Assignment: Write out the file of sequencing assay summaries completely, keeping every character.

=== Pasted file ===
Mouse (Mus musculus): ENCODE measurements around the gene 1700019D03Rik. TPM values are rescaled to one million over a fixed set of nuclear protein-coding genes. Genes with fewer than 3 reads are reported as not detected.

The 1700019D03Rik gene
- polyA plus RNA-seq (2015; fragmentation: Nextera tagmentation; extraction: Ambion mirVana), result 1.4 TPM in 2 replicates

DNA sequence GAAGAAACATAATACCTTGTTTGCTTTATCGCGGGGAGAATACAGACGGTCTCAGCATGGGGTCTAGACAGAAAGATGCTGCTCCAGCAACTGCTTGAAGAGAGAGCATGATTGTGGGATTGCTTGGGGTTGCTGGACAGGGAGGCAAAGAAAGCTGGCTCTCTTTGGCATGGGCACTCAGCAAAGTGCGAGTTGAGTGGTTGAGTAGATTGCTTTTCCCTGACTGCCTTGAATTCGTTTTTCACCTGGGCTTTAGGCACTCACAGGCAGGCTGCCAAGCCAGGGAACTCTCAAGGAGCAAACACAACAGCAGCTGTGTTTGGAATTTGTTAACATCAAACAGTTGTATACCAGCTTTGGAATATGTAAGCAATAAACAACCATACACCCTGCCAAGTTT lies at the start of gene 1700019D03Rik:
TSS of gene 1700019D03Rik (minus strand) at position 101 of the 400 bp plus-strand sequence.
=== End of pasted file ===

Mouse (Mus musculus): ENCODE measurements around the gene 1700019D03Rik. TPM values are rescaled to one million over a fixed set of nuclear protein-coding genes. Genes with fewer than 3 reads are reported as not detected.

The 1700019D03Rik gene
- polyA plus RNA-seq (2015; fragmentation: Nextera tagmentation; extraction: Ambion mirVana), result 1.4 TPM in 2 replicates

DNA sequence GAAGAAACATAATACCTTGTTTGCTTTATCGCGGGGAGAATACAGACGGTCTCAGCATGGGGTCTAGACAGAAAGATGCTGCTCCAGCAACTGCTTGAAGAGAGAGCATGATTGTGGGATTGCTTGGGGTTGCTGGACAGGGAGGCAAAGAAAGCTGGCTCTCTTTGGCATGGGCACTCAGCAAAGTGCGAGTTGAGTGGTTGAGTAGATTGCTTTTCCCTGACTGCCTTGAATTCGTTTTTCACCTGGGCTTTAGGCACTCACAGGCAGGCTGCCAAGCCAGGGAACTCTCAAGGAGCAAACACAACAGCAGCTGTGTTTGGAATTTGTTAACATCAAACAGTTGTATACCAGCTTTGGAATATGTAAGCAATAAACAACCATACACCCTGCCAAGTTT lies at the start of gene 1700019D03Rik:
TSS of gene 1700019D03Rik (minus strand) at position 101 of the 400 bp plus-strand sequence.